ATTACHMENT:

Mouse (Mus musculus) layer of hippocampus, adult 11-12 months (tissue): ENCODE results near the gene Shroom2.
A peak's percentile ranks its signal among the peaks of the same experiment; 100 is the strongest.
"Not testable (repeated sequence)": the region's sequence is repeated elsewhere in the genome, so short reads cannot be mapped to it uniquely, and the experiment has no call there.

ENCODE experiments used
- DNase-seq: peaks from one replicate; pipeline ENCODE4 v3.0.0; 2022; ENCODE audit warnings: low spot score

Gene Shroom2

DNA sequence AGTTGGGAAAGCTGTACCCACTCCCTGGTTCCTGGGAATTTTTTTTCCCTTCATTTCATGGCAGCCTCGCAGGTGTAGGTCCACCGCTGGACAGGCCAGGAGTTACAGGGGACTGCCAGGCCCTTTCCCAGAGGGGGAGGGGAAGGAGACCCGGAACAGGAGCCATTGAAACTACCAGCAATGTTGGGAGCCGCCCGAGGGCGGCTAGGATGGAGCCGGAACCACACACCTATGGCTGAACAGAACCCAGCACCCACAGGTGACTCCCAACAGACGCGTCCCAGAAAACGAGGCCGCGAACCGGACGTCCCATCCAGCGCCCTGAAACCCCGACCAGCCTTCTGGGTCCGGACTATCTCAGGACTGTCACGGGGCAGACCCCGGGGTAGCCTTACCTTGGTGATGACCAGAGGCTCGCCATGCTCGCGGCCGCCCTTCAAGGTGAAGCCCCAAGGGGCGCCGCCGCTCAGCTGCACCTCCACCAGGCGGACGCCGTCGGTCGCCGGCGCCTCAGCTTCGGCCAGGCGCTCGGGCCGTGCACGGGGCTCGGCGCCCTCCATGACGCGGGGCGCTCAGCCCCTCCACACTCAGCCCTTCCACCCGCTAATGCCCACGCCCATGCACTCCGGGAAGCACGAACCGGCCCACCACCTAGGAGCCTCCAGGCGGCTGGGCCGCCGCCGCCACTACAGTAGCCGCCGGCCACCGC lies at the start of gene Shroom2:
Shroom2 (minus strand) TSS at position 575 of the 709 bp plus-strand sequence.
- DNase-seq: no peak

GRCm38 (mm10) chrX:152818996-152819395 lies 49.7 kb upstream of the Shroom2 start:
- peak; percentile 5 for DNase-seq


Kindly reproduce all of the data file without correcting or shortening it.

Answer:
Mouse (Mus musculus) layer of hippocampus, adult 11-12 months (tissue): ENCODE results near the gene Shroom2.
A peak's percentile ranks its signal among the peaks of the same experiment; 100 is the strongest.
"Not testable (repeated sequence)": the region's sequence is repeated elsewhere in the genome, so short reads cannot be mapped to it uniquely, and the experiment has no call there.

ENCODE experiments used
- DNase-seq: peaks from one replicate; pipeline ENCODE4 v3.0.0; 2022; ENCODE audit warnings: low spot score

Gene Shroom2

DNA sequence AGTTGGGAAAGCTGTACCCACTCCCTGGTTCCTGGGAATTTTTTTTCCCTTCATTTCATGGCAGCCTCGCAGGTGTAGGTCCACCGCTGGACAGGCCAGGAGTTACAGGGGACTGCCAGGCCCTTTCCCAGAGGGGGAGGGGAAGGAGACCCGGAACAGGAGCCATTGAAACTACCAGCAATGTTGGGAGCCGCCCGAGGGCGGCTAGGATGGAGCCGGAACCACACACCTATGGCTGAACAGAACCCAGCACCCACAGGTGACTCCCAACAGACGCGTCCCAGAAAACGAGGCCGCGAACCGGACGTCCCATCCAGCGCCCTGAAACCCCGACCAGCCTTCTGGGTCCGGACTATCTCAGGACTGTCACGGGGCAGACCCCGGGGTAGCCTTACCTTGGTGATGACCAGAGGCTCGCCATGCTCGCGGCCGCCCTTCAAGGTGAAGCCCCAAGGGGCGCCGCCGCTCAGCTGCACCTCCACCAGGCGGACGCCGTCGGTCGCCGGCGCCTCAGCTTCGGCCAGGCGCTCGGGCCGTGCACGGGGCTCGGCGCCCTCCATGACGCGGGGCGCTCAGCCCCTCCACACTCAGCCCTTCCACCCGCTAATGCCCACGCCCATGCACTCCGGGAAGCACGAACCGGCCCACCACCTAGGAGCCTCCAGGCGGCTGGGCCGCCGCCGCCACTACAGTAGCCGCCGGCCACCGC lies at the start of gene Shroom2:
Shroom2 (minus strand) TSS at position 575 of the 709 bp plus-strand sequence.
- DNase-seq: no peak

GRCm38 (mm10) chrX:152818996-152819395 lies 49.7 kb upstream of the Shroom2 start:
- peak; percentile 5 for DNase-seq